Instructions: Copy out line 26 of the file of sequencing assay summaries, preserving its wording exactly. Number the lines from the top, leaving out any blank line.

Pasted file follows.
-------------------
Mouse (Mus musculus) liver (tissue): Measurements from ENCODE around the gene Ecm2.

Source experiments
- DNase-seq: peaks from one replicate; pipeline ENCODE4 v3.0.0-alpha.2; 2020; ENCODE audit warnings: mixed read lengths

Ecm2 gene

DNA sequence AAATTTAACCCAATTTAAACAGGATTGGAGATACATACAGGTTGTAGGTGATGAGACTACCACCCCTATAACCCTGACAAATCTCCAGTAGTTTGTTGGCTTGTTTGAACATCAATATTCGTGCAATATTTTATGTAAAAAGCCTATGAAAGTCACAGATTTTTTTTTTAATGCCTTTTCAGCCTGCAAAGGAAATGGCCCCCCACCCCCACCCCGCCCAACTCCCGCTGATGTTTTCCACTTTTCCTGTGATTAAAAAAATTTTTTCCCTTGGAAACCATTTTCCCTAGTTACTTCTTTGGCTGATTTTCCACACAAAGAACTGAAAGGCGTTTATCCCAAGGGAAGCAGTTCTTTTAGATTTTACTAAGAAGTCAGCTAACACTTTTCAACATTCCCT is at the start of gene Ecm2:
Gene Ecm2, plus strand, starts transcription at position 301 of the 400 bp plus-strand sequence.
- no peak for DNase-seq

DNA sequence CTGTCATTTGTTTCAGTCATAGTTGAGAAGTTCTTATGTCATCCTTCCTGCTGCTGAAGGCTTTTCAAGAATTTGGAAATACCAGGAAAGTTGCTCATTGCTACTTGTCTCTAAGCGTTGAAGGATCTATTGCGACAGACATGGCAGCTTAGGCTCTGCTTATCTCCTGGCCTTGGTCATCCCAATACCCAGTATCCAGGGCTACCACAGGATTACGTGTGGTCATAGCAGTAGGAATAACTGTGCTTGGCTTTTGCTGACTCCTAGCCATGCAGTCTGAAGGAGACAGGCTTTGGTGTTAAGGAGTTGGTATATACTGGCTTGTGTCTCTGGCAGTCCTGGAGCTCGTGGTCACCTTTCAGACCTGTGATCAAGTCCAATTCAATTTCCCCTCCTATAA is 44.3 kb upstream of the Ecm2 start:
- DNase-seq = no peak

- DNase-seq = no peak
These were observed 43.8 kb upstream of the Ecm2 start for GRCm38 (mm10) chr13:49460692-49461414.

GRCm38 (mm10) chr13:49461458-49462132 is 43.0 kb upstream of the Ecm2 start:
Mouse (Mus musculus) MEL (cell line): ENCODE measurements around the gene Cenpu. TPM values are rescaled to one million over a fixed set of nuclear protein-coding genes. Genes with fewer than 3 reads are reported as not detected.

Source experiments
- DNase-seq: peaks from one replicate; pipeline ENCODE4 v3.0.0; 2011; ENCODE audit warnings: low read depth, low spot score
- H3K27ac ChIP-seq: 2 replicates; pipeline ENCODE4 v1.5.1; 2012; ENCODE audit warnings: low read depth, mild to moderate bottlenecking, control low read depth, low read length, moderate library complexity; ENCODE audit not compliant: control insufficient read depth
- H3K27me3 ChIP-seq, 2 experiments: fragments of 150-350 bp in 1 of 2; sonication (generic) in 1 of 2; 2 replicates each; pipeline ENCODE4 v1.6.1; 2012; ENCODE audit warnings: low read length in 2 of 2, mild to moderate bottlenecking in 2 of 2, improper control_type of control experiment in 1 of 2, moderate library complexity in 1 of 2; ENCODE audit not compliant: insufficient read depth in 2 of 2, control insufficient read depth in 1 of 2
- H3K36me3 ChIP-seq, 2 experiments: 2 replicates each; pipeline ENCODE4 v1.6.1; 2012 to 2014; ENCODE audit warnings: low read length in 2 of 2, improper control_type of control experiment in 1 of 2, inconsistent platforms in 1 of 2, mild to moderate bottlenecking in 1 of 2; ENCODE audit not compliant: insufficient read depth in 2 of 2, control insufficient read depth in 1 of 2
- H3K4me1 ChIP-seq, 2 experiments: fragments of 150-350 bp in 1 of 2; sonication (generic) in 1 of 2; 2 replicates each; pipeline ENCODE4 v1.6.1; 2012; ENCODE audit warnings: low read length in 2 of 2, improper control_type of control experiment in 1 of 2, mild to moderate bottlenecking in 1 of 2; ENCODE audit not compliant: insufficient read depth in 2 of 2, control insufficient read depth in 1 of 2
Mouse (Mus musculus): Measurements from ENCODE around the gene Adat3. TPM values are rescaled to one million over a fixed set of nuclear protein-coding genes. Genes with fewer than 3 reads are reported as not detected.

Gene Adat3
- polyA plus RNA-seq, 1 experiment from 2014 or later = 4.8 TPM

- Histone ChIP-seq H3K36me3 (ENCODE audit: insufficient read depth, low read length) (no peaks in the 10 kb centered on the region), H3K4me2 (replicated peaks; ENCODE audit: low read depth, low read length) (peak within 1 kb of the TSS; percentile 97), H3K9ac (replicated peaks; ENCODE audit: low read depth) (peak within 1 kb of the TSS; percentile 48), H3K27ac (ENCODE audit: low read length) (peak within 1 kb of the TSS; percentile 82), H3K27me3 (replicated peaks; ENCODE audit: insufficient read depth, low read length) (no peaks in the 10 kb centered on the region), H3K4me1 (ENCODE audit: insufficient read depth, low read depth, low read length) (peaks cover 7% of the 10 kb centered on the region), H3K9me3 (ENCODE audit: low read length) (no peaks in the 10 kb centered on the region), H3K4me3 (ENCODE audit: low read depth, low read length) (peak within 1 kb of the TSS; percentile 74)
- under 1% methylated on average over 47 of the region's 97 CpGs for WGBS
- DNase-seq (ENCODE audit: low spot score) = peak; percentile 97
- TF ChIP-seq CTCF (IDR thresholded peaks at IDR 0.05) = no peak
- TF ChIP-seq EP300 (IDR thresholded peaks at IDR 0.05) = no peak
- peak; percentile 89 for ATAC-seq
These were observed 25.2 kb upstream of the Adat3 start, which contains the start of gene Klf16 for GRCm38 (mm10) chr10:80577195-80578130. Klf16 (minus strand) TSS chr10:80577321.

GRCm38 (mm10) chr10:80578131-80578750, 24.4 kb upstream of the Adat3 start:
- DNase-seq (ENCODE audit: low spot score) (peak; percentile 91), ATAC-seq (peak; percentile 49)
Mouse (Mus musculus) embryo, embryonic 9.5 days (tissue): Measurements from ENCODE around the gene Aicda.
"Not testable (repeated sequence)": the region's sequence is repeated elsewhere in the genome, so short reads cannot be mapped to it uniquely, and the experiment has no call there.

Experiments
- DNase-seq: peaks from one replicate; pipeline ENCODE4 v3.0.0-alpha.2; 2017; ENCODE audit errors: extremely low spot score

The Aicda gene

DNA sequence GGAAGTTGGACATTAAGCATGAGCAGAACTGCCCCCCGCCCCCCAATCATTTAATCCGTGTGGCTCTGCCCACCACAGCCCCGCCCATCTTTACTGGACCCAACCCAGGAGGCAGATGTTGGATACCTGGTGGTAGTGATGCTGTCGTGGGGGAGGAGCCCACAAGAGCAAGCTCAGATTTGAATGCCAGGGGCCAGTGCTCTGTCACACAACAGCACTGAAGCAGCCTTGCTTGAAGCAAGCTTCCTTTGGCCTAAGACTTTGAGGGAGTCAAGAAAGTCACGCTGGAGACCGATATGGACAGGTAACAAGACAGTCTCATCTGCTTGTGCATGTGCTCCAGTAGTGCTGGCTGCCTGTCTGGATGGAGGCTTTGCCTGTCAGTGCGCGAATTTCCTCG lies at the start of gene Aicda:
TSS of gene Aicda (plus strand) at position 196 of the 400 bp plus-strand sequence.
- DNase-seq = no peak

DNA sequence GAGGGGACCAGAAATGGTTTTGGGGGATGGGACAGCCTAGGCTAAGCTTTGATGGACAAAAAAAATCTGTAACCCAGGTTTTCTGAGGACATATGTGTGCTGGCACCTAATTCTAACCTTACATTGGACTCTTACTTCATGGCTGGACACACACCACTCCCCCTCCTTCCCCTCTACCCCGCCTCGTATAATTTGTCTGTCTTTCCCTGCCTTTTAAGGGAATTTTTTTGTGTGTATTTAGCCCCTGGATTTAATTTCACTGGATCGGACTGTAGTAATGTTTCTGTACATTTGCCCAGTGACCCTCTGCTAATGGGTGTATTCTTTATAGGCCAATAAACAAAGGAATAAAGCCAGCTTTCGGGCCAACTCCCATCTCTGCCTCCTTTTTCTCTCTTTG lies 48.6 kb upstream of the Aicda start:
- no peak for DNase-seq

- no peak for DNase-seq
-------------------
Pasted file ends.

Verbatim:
- TF ChIP-seq CTCF (IDR thresholded peaks at IDR 0.05) = no peak